Chicago Ald. Ed Burke charged with extortion, challengers and mayoral candidates weigh in

Last week, Chicago Alderman Ed Burke was charged with extortion. Burke has represented Chicago’s 14th Ward since 1969 and is the longest-serving alderman in the city’s history.
 
The FBI filed a complaint in the U.S. Northern District of Illinois court alleging that Burke attempted to use his position as alderman to solicit business for his law firm, Klaner & Burke, from a restaurant owner who was seeking permits for remodeling in 2017.
 
The complaint also claims that Burke illegally sought a donation for another politician from an executive of the company.
 
The charges came after the FBI conducted two raids of Burke’s offices, first on November 29 and again on December 13.
 
Burke said of the charge, “I believe that I’m not guilty of anything, and I’m trusting that when I have my day in court, that will be clear beyond a reasonable doubt.”
 
On Monday, Burke resigned from his position as chairman of the City Council Finance Committee. He announced that he intends to continue his re-election bid, in which he faces four challengers—Irene Corral, Jaime Guzman, Tanya Patino, and Jose Torrez.
 
Patino called on Burke to withdraw from the race, saying, “It’s an embarrassment to know that your alderman is doing things for his own personal gain instead of the community’s interest.”
 
A representative of Jose Torrez said, “We are running on a platform of transparency so we’re not going to allow this to ever have to be an issue in the 14th Ward again.”
 
Following are reactions from some of the 15 mayoral candidates:
 
Toni Preckwinkle, who is chair of the Cook County Democratic Party, removed Burke from his role as chair of the Cook County judicial slating committee, announced that she would return all money raised at a fundraiser at Burke’s house in January 2018 during her re-election bid for the Cook County Board of Supervisors, and said Burke should resign from the council.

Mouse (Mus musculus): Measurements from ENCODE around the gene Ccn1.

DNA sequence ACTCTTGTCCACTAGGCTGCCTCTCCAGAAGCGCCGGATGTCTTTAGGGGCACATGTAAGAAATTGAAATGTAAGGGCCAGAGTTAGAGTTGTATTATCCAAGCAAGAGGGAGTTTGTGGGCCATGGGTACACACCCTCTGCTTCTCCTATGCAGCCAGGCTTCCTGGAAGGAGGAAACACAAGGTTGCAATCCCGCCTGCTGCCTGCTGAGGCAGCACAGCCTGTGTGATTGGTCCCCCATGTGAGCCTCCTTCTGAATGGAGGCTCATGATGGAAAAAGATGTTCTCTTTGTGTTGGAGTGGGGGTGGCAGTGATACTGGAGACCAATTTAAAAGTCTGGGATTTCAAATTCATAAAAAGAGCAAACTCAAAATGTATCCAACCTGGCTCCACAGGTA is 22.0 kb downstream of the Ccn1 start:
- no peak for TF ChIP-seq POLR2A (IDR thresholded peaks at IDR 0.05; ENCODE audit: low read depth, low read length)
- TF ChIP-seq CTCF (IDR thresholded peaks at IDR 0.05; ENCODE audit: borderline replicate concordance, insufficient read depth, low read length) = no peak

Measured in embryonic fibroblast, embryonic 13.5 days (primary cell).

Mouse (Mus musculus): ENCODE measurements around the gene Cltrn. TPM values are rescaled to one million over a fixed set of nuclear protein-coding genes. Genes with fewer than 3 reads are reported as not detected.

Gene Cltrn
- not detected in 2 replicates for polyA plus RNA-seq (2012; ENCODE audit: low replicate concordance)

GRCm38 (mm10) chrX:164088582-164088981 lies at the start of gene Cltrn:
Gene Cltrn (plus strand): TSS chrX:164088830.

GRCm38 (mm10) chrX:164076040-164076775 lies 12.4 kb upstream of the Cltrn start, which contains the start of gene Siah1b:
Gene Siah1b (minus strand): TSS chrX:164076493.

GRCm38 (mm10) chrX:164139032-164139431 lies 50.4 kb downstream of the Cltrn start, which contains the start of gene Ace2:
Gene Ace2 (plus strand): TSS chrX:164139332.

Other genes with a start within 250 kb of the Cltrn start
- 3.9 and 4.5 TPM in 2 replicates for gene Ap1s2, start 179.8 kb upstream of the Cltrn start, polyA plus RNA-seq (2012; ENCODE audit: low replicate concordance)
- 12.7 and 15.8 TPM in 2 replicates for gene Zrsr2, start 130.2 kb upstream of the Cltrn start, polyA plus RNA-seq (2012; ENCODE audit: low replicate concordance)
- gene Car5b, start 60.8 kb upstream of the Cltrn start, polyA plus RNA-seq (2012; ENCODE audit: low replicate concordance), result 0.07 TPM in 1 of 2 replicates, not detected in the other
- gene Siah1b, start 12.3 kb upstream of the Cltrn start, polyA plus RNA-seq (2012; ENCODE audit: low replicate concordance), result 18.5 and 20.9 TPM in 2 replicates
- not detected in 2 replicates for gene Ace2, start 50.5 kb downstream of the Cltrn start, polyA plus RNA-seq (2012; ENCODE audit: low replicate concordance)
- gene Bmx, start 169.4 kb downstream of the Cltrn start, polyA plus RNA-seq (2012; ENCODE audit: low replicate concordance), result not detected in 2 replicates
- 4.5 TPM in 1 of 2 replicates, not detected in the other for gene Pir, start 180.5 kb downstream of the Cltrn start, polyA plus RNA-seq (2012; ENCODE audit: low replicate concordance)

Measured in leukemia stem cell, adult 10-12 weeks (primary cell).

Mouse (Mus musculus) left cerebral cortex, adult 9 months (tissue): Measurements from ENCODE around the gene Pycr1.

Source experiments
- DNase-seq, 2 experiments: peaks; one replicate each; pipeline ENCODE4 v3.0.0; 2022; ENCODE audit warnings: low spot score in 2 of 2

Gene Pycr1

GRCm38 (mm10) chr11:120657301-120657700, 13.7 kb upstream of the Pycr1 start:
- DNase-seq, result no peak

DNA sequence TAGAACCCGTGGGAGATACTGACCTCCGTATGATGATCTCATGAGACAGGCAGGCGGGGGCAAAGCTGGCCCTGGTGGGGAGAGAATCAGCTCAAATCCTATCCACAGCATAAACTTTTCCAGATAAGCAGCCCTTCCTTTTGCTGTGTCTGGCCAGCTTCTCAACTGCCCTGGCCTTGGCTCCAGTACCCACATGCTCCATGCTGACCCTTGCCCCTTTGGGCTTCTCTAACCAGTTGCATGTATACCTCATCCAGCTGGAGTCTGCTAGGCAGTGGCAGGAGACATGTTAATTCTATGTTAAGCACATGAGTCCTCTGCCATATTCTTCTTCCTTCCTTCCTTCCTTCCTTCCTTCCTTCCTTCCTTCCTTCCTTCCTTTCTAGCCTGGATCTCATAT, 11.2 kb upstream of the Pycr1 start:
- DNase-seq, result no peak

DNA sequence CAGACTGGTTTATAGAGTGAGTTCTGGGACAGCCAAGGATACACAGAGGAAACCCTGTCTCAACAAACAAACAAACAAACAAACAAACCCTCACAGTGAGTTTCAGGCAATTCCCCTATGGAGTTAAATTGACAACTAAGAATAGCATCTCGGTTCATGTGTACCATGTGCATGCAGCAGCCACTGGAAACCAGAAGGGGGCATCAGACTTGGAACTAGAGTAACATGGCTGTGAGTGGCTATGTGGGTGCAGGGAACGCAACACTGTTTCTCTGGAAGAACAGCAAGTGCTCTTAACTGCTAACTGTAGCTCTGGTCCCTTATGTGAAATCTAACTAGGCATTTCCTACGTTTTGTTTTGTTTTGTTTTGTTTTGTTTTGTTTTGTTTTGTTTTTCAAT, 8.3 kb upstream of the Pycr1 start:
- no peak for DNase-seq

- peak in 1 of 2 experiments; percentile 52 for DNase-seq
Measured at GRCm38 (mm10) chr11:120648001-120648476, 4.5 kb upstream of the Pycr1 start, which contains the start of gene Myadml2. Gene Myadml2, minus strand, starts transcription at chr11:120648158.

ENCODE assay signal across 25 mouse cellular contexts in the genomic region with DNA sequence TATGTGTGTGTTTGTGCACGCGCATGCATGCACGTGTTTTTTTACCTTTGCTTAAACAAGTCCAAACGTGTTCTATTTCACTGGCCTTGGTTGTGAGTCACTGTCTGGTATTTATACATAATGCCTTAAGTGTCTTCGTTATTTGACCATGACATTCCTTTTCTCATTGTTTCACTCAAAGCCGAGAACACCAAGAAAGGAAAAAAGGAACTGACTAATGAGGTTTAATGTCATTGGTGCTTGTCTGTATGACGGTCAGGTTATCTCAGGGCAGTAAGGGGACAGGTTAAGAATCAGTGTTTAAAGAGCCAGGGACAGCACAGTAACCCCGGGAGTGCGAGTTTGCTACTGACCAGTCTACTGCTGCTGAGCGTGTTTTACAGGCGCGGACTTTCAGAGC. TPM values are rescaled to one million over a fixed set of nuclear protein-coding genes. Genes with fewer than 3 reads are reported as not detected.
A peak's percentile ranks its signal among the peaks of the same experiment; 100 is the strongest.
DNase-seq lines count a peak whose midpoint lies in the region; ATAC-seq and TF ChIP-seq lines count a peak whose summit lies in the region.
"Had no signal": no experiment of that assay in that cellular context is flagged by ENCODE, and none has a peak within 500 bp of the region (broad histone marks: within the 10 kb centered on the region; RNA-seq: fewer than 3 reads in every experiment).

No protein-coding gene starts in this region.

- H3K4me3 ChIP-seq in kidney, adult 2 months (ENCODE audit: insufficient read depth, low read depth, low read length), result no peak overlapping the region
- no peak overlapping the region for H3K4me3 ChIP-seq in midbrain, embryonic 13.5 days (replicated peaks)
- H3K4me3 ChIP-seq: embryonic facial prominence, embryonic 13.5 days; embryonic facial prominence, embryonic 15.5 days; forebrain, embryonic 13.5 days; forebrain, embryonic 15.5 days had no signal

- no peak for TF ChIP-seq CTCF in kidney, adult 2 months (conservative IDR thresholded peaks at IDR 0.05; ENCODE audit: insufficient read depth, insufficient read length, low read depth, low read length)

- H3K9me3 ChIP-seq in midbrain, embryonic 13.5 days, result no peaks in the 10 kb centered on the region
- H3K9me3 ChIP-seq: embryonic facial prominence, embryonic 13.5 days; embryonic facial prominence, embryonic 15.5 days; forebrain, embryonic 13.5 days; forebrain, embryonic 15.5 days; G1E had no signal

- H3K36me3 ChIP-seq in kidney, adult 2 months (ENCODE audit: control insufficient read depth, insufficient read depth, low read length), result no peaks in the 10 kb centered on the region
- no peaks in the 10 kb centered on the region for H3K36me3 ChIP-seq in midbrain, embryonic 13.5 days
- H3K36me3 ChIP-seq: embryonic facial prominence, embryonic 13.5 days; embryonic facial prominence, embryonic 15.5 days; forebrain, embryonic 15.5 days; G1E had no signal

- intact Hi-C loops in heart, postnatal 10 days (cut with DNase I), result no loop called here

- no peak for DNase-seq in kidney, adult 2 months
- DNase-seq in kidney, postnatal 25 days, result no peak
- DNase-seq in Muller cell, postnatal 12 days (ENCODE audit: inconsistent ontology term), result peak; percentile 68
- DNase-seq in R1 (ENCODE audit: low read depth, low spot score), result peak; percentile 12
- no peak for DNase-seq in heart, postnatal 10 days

Preckwinkle also confirmed that she received a donation from the company executive named in the charge against Burke during her Cook County re-election bid. Her lawyer said the donation in question was not accepted but that the campaign made a possible technical error in not reporting the donation and its return last year.
 
Gery Chico, who was endorsed by Burke, said that he would not accept support from Burke in the mayoral race. He also called on Burke to step down as finance committee chair.
 
Susana Mendoza called on Burke to step down from the finance committee and said it’s time for someone else to represent the 14th Ward. Bob Fioretti had called on Burke to step down as finance committee chair as well, and Bill Daley also said the ward needs a new alderman.
 
Paul Vallas called on Preckwinkle, Mendoza, Chico, and Daley to withdraw from the mayoral race because of connections with Burke. Vallas also proposed rotating committee chairmanships on the city council.
 
Willie Wilson said Preckwinkle should resign as Cook County Board president and that, as mayor, he would use a citizen advisory committee to select city council committee chairs as opposed to allowing the city council to select them.
 
Lori Lightfoot called for Burke to resign as finance chair following the first raid of his offices and, since the charge, said Burke should resign from the city council.
 
Amara Enyia stated, “A lot of the other candidates have significant ties to Alderman Burke and therefore ties to corruption, so the question Chicagoans will be asking is can we trust individuals that came out of that same establishment.” She also called for Burke to resign from city council.
 
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About the author

Amee LaTour

Amee LaTour is a staff writer at Ballotpedia and can be reached at amee.latour@ballotpedia.org

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